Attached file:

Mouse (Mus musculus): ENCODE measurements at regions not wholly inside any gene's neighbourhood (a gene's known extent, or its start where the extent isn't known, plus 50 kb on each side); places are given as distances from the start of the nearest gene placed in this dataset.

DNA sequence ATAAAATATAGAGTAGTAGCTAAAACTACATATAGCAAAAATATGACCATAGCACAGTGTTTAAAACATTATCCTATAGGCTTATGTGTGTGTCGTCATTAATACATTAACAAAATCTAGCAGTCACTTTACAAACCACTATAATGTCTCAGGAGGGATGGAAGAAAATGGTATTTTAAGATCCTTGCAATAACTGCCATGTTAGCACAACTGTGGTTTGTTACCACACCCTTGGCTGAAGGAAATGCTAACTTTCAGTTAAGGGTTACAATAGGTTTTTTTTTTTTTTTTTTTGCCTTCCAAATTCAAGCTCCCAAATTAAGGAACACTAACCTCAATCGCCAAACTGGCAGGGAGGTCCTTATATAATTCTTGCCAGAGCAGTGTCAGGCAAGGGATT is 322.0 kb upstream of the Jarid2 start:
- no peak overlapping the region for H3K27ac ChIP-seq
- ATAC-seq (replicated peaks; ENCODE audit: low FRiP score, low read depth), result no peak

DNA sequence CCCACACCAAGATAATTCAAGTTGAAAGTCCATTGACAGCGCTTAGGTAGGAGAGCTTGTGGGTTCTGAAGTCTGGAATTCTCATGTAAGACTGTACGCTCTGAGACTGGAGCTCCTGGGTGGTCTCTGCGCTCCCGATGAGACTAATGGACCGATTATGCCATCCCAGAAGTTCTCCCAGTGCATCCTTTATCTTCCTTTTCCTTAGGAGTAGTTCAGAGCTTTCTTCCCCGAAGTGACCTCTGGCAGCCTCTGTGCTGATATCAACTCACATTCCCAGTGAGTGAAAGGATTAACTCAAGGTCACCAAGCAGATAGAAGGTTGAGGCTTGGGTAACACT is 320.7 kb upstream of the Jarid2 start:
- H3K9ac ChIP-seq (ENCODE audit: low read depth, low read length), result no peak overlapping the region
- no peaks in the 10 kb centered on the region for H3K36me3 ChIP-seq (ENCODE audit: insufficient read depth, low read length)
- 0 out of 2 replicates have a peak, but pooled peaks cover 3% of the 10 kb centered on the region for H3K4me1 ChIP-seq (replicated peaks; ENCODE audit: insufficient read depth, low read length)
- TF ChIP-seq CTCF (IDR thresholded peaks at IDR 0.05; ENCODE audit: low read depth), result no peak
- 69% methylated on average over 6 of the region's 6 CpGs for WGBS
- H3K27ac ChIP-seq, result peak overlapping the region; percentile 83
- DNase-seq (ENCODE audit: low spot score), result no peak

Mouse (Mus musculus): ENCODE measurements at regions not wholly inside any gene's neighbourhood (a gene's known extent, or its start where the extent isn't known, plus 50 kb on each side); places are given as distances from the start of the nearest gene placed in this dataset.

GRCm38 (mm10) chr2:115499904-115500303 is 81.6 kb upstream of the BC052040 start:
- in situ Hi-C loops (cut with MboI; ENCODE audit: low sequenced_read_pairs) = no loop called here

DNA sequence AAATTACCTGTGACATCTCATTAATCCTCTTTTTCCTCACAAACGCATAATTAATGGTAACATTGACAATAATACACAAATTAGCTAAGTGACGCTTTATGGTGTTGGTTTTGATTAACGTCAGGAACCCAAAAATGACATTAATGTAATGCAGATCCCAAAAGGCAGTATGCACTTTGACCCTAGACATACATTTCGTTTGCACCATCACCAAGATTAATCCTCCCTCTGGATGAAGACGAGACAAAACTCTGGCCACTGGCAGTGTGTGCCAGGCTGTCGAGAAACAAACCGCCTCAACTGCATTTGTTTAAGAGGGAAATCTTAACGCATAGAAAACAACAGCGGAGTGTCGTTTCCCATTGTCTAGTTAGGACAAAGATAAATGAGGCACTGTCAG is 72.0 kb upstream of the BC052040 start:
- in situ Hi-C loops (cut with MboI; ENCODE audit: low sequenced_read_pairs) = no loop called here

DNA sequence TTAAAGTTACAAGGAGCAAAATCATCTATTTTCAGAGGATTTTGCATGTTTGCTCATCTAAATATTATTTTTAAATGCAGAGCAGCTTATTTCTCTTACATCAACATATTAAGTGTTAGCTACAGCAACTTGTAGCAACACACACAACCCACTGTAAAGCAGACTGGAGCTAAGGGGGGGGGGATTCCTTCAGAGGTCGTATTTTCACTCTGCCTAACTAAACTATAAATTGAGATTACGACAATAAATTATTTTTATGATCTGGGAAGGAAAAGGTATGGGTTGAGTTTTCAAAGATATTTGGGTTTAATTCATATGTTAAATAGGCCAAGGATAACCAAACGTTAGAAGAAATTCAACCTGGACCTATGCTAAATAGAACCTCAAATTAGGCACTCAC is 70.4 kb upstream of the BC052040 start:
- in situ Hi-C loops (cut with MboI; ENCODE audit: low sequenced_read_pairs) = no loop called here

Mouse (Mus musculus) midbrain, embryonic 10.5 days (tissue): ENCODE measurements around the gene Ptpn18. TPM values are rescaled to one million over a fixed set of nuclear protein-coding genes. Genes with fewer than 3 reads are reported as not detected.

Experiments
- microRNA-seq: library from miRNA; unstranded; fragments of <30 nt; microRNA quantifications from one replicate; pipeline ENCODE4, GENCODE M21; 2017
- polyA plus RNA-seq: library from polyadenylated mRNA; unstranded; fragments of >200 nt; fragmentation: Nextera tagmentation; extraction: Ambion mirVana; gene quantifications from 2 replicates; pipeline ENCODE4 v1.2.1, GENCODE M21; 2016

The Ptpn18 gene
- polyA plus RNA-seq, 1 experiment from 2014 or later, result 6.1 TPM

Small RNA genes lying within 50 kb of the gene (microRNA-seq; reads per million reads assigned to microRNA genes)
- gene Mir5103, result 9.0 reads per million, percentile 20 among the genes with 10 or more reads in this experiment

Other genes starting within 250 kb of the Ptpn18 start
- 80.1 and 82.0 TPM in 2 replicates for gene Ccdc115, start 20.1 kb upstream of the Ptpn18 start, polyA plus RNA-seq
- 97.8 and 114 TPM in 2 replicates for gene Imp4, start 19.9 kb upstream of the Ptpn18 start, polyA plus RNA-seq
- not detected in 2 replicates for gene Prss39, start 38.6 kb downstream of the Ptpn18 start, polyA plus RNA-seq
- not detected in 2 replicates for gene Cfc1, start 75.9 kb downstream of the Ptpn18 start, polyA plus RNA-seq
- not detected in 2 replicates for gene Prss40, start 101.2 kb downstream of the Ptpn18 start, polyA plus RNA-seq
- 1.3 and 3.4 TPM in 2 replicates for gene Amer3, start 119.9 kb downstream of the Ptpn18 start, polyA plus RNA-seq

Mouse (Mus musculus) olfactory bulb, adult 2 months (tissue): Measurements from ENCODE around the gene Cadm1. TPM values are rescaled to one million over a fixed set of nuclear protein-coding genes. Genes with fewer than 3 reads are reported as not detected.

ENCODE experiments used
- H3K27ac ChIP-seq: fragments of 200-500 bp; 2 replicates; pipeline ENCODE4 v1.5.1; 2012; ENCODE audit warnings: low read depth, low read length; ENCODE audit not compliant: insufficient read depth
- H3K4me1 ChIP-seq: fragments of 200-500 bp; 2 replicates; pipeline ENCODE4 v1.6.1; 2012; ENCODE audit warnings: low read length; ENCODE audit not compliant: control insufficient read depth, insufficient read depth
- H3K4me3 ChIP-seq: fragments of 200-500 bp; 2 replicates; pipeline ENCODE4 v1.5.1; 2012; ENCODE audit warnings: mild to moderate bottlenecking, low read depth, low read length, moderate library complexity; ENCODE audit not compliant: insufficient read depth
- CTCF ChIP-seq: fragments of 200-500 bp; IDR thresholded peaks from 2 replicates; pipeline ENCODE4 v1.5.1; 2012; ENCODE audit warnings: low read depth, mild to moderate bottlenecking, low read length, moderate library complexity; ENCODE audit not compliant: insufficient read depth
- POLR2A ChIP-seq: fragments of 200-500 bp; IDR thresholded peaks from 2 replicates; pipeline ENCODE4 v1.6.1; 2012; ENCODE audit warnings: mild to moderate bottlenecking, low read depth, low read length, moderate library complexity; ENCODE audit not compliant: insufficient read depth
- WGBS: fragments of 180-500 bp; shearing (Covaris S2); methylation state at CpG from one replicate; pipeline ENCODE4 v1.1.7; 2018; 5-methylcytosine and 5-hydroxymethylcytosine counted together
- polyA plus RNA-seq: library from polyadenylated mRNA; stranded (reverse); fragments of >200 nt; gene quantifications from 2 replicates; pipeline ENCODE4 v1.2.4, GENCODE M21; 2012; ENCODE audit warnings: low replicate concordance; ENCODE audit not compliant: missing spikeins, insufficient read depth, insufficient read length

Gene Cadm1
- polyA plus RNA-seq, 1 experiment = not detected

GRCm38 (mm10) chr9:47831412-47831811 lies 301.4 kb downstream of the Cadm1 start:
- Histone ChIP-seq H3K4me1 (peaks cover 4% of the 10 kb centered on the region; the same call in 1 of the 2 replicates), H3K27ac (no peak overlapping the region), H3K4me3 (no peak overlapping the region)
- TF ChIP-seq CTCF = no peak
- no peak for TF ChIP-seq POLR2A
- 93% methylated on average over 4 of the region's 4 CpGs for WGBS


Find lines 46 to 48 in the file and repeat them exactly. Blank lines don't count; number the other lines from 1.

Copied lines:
GRCm38 (mm10) chr9:47831412-47831811 lies 301.4 kb downstream of the Cadm1 start:
- Histone ChIP-seq H3K4me1 (peaks cover 4% of the 10 kb centered on the region; the same call in 1 of the 2 replicates), H3K27ac (no peak overlapping the region), H3K4me3 (no peak overlapping the region)
- TF ChIP-seq CTCF = no peak